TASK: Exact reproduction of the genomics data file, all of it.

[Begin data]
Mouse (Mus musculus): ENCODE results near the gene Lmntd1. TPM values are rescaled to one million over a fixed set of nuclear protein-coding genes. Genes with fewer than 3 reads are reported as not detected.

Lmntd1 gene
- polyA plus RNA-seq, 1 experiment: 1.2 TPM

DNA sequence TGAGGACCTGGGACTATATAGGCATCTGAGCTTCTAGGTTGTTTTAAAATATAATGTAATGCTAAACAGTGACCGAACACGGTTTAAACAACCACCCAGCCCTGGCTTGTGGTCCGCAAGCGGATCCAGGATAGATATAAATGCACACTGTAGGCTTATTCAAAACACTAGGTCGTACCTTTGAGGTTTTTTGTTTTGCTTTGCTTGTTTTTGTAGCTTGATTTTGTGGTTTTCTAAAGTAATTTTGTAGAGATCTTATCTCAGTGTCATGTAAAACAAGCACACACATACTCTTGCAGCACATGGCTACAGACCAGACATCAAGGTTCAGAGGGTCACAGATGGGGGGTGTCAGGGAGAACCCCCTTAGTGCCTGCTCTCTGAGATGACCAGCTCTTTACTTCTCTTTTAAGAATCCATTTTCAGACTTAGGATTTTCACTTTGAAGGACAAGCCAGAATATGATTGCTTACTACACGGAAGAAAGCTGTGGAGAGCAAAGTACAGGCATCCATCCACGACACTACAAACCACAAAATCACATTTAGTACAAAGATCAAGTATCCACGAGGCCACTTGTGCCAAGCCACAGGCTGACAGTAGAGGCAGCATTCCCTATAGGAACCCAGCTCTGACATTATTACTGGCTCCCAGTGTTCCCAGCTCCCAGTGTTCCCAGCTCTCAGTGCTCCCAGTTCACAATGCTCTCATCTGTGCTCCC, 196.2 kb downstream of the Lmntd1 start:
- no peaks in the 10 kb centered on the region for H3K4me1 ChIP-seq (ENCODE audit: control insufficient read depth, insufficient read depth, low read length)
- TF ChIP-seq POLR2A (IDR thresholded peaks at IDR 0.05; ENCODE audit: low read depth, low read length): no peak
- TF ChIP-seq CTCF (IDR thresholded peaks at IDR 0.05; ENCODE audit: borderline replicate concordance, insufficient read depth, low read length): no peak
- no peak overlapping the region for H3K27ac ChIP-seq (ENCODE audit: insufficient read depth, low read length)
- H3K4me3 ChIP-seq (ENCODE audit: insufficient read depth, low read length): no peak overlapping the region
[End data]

Mouse (Mus musculus): ENCODE results near the gene Lmntd1. TPM values are rescaled to one million over a fixed set of nuclear protein-coding genes. Genes with fewer than 3 reads are reported as not detected.

Lmntd1 gene
- polyA plus RNA-seq, 1 experiment: 1.2 TPM

DNA sequence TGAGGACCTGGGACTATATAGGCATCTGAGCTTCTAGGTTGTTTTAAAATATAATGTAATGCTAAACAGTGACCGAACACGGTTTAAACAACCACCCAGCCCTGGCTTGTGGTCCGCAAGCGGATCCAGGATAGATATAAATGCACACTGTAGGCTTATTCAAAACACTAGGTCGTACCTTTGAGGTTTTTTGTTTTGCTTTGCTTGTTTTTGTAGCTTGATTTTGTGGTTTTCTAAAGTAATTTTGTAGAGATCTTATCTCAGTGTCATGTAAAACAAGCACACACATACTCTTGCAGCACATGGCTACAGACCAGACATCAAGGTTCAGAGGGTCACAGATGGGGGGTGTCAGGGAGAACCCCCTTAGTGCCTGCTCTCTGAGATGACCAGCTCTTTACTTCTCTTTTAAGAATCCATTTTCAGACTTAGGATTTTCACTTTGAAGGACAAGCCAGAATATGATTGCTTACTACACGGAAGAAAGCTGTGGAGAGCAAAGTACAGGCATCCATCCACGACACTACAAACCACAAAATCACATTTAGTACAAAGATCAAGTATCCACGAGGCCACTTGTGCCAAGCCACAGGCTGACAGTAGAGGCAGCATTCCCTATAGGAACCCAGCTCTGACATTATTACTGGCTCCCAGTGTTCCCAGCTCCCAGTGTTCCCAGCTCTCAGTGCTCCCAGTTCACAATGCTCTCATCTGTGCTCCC, 196.2 kb downstream of the Lmntd1 start:
- no peaks in the 10 kb centered on the region for H3K4me1 ChIP-seq (ENCODE audit: control insufficient read depth, insufficient read depth, low read length)
- TF ChIP-seq POLR2A (IDR thresholded peaks at IDR 0.05; ENCODE audit: low read depth, low read length): no peak
- TF ChIP-seq CTCF (IDR thresholded peaks at IDR 0.05; ENCODE audit: borderline replicate concordance, insufficient read depth, low read length): no peak
- no peak overlapping the region for H3K27ac ChIP-seq (ENCODE audit: insufficient read depth, low read length)
- H3K4me3 ChIP-seq (ENCODE audit: insufficient read depth, low read length): no peak overlapping the region